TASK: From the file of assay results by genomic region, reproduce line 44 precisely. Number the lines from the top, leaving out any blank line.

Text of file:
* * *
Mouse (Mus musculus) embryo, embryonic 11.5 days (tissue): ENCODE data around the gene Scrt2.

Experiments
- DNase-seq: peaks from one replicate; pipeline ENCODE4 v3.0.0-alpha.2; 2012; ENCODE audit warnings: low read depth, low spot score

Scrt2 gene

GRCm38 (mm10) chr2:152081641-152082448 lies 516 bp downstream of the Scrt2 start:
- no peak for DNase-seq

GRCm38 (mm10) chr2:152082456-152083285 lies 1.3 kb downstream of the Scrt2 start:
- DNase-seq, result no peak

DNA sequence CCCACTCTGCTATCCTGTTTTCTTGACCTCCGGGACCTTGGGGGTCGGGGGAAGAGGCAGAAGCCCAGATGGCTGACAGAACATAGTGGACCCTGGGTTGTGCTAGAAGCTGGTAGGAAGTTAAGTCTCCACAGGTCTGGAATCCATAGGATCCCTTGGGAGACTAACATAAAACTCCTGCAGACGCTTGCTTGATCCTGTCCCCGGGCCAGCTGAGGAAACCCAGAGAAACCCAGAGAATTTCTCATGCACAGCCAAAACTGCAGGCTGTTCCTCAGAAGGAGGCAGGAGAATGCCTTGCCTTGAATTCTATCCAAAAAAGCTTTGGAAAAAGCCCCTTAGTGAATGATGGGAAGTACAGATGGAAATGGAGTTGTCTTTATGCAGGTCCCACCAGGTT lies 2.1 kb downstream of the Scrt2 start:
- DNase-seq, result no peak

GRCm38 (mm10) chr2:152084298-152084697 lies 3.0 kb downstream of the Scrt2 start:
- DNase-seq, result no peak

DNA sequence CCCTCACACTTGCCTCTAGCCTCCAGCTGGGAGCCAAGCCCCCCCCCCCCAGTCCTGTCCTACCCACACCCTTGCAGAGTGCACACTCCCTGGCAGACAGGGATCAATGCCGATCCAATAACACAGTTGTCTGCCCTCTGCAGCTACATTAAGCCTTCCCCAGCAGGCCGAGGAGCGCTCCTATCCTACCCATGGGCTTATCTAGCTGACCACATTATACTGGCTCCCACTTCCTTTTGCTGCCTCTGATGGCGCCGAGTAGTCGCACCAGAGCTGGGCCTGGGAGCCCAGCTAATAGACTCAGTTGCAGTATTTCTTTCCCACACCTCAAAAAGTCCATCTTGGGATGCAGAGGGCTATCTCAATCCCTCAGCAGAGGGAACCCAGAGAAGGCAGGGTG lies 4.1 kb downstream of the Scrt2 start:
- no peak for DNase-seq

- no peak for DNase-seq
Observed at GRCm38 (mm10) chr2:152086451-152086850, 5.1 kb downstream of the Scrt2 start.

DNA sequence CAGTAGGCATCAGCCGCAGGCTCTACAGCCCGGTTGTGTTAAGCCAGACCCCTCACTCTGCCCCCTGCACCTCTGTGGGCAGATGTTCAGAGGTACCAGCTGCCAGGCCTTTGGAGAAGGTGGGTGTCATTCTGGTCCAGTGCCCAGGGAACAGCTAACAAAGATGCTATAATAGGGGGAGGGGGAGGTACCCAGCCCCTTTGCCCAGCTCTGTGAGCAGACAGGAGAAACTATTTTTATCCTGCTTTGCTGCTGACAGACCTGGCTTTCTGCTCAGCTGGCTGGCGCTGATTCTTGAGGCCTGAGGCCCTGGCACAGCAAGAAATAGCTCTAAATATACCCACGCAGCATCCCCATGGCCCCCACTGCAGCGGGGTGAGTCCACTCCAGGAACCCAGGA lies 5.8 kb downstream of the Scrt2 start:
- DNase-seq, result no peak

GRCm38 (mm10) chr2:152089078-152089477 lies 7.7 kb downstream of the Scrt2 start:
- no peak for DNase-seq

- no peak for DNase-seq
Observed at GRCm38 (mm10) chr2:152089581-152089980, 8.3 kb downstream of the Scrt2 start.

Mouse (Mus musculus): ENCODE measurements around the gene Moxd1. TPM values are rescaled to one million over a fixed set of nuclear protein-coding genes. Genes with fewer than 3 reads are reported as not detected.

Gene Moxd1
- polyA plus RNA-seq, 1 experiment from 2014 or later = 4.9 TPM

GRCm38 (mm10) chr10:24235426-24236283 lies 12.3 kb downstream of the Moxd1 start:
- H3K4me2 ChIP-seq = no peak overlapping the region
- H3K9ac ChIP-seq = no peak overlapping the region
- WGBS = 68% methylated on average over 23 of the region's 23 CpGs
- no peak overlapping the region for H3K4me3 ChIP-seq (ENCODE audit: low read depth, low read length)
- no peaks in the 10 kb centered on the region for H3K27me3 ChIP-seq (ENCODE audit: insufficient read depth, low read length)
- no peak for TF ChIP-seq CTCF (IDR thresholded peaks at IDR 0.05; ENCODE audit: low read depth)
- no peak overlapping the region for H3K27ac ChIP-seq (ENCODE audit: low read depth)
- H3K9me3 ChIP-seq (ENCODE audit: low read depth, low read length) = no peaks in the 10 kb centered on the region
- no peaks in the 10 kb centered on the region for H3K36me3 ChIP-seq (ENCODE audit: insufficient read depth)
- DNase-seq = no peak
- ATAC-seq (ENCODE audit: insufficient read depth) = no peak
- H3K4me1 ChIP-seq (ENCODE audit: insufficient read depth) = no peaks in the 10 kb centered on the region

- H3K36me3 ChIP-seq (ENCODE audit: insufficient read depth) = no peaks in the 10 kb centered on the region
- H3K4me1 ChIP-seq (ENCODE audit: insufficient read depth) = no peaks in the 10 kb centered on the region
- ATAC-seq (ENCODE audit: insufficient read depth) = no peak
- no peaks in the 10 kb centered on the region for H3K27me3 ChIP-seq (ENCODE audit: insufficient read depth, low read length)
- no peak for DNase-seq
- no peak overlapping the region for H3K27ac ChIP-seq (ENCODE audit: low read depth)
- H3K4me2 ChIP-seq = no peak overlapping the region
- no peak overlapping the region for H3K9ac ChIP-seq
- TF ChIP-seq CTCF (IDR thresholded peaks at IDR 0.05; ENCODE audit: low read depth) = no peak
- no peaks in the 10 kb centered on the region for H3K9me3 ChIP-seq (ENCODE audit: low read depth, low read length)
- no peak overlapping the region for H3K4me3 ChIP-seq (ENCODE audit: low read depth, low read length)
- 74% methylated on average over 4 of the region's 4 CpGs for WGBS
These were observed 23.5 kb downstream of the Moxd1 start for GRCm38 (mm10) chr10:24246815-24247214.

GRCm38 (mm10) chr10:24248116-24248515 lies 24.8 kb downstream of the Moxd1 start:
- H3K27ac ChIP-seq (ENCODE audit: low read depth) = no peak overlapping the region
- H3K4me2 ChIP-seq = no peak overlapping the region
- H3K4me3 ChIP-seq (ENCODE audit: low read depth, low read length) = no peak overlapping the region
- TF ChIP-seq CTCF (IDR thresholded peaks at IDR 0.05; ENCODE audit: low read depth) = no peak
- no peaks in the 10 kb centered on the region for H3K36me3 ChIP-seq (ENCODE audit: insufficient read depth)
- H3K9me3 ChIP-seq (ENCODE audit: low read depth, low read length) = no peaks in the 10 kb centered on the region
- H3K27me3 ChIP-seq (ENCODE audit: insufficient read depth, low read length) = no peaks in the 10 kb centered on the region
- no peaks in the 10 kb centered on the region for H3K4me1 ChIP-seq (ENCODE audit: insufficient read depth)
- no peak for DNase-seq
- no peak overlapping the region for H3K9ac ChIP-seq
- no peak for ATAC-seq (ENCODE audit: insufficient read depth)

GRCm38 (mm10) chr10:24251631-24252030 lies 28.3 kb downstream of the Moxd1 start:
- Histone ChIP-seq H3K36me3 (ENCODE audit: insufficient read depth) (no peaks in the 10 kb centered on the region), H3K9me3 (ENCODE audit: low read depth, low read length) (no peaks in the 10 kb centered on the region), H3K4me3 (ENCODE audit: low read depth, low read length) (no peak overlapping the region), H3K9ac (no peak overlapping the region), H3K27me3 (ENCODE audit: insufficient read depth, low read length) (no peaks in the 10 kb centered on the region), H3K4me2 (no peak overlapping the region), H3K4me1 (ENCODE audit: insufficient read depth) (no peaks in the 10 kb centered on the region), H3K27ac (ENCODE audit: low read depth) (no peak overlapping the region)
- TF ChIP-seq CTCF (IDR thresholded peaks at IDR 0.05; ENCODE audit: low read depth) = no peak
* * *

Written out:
- no peak overlapping the region for H3K27ac ChIP-seq (ENCODE audit: low read depth)